Plan C. Should the freelancing thing not pan out, I could always spend some time working at the London Sivananda Centre. They’re keen for people at the moment apparently, and staying there wouldn’t cost me anything. Unfortunately it would also mean I couldn’t earn any money, as it would be like a full time job, so that would make it difficult to service my current debt.

Plan D – the last resort: Get a proper job. That means going back full time at the profession I am trying to get away from, to clear my debt and make some cash. This would also probably involve signing a contract on somewhere to live and staying there for a while, as I need some stability if I’m going to be working full time. But as you can tell, I do not want to do this. It would kind of negate the point of the whole big adventure/change in the first place.

But lets not concentrate on that. Lets look towards the ideal. To that end, I remain currently footloose and fancy free, on the look out for ways to make a bit of cash and places I can stay short term.

So if you’re in and around London, or anywhere in the UK for that matter, and you have a bit of work that needs doing, or are in need of a cat sitter for a while, just let me know. I am at your service. :)

And as for long long term…

I’ll be honest, I don’t know. I was very excited about the idea of living in New Zealand. But I realise that as long as there’s mountains and lakes I really don’t care where I am. Both Canada and Sweden would serve equally as well.

I still want to spend some time writing, see if I can make a go of that. And I would like to start teaching yoga on a regular basis, though until I am settled that could prove to be a little challenging.

Truth be told, I don’t know what I want just yet. There are too many imponderables, and my brain is taken up with the day to day of things for now, rather than the long term. But I promise, when I know, you’ll know. I can’t say fairer than that now can I? ;)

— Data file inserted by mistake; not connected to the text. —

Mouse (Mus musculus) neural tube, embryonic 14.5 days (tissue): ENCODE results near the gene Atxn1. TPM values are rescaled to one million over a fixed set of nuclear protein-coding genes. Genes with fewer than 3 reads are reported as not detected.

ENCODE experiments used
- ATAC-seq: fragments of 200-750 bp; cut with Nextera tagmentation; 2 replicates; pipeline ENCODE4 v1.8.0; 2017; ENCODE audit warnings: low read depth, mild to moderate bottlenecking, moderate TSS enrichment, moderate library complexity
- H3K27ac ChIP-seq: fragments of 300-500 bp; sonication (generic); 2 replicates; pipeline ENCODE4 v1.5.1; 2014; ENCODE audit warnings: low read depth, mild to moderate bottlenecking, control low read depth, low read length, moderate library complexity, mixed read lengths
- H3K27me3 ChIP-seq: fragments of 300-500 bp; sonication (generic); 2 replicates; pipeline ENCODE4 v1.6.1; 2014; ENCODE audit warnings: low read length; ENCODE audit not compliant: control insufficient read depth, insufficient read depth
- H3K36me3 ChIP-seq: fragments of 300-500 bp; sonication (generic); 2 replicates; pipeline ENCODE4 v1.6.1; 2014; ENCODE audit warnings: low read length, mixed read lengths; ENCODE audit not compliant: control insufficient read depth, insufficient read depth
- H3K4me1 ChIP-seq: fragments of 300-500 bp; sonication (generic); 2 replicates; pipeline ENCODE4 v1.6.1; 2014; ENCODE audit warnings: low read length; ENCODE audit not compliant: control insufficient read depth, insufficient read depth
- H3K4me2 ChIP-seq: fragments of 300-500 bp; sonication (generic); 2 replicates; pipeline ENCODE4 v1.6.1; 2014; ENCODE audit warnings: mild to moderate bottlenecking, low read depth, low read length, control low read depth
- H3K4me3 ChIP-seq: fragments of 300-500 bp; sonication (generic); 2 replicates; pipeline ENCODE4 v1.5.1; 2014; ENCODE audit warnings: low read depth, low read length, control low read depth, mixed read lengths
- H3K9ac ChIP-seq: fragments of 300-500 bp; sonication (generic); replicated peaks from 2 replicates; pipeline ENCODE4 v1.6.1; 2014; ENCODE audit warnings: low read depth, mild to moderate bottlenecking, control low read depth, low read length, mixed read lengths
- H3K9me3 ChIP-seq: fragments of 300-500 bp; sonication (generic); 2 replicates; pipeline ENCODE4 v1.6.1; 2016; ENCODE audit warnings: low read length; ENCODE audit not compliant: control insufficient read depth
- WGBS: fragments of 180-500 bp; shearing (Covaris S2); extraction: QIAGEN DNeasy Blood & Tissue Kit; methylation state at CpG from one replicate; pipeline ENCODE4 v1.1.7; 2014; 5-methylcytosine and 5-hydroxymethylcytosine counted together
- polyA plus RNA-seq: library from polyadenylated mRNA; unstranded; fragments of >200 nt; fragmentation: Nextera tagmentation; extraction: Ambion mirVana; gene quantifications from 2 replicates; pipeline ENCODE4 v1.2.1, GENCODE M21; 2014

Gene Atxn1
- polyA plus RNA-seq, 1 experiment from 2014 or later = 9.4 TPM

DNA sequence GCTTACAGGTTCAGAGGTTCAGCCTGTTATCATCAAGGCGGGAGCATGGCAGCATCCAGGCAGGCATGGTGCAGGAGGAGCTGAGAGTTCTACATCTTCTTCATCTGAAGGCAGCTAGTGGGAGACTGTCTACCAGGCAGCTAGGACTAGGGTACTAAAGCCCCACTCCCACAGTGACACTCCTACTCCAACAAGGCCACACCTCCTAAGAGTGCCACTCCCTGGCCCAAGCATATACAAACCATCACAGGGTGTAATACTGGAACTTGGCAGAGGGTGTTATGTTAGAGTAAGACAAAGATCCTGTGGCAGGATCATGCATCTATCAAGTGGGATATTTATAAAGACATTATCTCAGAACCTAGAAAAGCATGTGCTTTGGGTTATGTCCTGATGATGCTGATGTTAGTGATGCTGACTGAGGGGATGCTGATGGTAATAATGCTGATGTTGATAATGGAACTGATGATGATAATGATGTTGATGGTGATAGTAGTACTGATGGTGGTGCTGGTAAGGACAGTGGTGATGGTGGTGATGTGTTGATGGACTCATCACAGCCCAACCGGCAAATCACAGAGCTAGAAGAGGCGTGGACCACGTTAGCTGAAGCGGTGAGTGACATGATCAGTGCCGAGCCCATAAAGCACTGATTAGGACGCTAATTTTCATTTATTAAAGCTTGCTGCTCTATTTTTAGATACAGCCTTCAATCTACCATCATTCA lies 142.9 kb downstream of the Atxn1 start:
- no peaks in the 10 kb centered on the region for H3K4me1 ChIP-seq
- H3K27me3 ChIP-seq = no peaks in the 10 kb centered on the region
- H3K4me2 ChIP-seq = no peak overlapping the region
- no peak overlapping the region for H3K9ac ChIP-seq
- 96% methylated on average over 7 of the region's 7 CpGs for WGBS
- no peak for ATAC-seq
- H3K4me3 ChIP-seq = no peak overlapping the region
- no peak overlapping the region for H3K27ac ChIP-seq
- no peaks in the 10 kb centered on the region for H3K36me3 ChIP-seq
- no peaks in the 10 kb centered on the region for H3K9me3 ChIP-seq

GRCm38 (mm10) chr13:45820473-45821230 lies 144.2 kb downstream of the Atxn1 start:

The Yoga Barn, Ubud

If you’re in Ubud, and have some time on your hands, chances are you’re going to do some yoga at least once. There’s loads of it about, and there are many shops selling all kinds of paraphernalia you didn’t know you needed.

Chances are also pretty good that you’ll end up doing it at the Yoga Barn, Ubud’s biggest yoga establishment. I went there several times, and each time a good proportion of the class was new to Yoga Barn, and many of them had never done yoga before.

yoga barn

Getting there can be half the fun, especially considering some of the ‘maps’ they have available in Bali (NB: Google Maps – very unreliable!).

Never mind the pot-holed pavements,

getting there is half the fun

the streets and shops in Ubud aren’t the best sign posted. Thankfully though, the information gleaned from their website that they were “…just behind Siam Sally…”

down the alley next to siam sallys

proved to be not only accurate but easy to follow (even if the map on their Find Us page is oriented different to every other map of Ubud I saw).

Even so, “just behind” stretched the meaning of the phrase a little bit.

alley 1

alley 2

But since I was there to be stretched who was I to complain? ..lol..

and there it is

You arrive at an upper reception area, but the reception for classes is down at the ‘barn’ itself, so they sent me down the stairs and through the restaurant (I’ll be reviewing that on my next post; ‘Vegan Ubud’), where I was surprised to find this waiting for me.

amphitheatre, from the cafe

the amphitheatre

the yoga barn

I had no idea it was so big. But I guess that’s one of the joys of building somewhere like Bali, they’ve got the space to let your imagination run wild, and it’s fairly affordable.

you are here

I did four lessons there while I was in Ubud. I had bought a five class card – 450,000IDR = £25 – and though they do have a massive class schedule, there were only a few types of yoga I really wanted to try out, some of which I’m afraid were too early and sleep got the better of me. Well, I was on holiday after all. :)

There are two main asana halls, a smaller one at the back of reception, and a massive one upstairs,

the upstairs asana hall

and I ended up having two different classes in each of them. Here’s what I got up to;

Yin Yoga with Tina